We are all called to serve God, but often we are called in different ways. Some live as pious civilians, some take vows as Priests or Monks or Nuns, some take up righteous causes.
This was no different in the Middle Ages, except that many found themselves called to serve God by putting their military talents to use in service to Christ and Christendom. The Military Orders were all founded with good intentions and often did good work, yet other times they did ill and broke the commandments.
The Knights Hospitaller are the most successful Military Order because they are one of the few that has survived until present day. They provided medical care to the sick and injured, fought to protect Europe from Ottoman Invasions, and opposed the Barbary Pirates. After losing Acre, Rome, and Malta they finally found a new headquarters in Rome and do hospital work once more. The Grandmaster of the Knights Hospitaller is Matthew Festing.
The Teutonic Knights were also founded to provide medical aid, and turned it’s attention to warfare. They used violence to force Pagan Lithuania to convert to Christianity, but afterwards waged wars against other Christians. This order’s lowest point was when the Grandmaster converted to Lutheranism and secularized the order land into the duchy of Prussia (replacing an [at least nominally] meritorious succession system with a hereditary one) yet the order survived this. Many branches of the order remained true to The Catholic Church, though Napoleon revoked all the Teutonic Chapter Houses and lands in his Empire leaving only the Austrian branch left. Since then the Teutonic Order reverted to a non-military monastic order focused once again on hospital work. The Grandmaster of the Teutonic Order is Bruno Platter.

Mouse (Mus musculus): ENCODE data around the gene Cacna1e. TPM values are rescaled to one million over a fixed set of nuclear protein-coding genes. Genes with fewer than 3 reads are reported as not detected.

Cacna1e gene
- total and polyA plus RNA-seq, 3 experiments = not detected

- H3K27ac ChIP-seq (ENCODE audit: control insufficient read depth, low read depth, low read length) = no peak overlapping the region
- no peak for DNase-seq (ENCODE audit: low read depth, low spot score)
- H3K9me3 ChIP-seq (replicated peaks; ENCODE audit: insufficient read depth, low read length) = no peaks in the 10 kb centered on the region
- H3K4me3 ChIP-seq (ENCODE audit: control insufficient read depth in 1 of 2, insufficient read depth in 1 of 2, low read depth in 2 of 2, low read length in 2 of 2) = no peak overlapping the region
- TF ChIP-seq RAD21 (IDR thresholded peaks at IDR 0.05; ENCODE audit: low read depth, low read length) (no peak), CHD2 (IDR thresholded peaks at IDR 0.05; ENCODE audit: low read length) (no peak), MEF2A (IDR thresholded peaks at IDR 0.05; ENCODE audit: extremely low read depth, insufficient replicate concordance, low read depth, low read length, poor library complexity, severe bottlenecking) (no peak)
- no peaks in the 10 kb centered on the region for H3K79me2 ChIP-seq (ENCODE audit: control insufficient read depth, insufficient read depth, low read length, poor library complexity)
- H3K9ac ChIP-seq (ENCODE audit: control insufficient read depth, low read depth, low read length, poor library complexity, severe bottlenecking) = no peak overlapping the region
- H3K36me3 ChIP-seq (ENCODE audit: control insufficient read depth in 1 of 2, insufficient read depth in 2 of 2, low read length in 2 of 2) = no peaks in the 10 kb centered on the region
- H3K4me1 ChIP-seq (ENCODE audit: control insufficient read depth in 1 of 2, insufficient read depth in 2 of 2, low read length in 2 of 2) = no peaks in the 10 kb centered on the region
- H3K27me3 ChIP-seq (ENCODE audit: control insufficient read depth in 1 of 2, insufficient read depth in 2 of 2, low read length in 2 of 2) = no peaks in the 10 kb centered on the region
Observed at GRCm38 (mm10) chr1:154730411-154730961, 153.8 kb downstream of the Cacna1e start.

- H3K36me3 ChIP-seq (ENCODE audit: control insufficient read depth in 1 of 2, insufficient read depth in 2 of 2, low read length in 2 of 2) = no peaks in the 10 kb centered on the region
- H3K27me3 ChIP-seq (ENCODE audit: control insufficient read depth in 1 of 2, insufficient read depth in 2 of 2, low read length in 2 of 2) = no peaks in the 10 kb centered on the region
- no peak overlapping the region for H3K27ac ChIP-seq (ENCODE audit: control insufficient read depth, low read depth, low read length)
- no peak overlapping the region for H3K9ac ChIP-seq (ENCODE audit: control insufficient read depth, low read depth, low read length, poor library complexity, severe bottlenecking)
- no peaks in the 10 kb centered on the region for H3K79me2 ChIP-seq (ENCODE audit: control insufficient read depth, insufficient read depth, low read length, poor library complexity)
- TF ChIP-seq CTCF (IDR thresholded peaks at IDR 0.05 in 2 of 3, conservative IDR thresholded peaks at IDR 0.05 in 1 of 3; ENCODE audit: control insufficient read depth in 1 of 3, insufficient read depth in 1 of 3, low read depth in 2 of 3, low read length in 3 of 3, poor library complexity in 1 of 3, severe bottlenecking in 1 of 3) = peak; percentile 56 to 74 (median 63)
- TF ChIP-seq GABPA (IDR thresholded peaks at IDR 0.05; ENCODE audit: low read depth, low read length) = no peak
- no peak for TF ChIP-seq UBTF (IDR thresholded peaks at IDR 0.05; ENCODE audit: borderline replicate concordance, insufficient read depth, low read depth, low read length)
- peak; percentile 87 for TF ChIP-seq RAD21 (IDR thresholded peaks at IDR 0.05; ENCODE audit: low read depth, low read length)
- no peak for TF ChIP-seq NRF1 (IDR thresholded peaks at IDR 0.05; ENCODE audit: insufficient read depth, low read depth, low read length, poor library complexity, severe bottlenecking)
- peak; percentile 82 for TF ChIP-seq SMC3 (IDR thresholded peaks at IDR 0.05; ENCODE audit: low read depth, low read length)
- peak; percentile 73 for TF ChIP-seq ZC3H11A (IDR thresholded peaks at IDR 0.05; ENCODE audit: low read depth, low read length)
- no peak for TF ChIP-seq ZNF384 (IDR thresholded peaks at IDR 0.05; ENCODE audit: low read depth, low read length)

The Livonian Order had a similar story to the Teutonic Counterpart. They fought in the Baltic, were allies of The Teutonic Order, and lost land and power when one of their Grandmasters converted to Lutheranism and secularized his order. Sadly, the Livonian Order has no successor as the order lacked chapters outside of the Baltic.
The saddest example of the Militant Order is the Knights Templar. They were founded by a handful of Crusader Knights to protect Christian Pilgrims making their way to Jerusalem and back, and gradually grew to be a major military force. They became great bankers as well, providing financial capitol and stimulating the economies of Catholic Europe. Sadly the King of France framed them for heresy and convinced The Pope to disband the order and kill all the knights. The only survivors either fled to Portugal or to The Knights Hospitaller. In Portugal they were re-branded as the Militant Order of Christ and continued their duties for a time, but gradually they were secularized until they became little more than a social club for the nobility. With the Portuguese Revolution the order was finally turned into little more than a metal of honor, and for some reason the Pope did the same thing to the Roman Branch.
What do you think of these orders? Do you think we can take any lessons or morals away from these stories of devotion to God? Do you want to talk about any other Militant Orders I left out? Do you wish some like the Livonian Order and the Templar Order would be resurrected (even if in a non-military context)?
Share and discuss.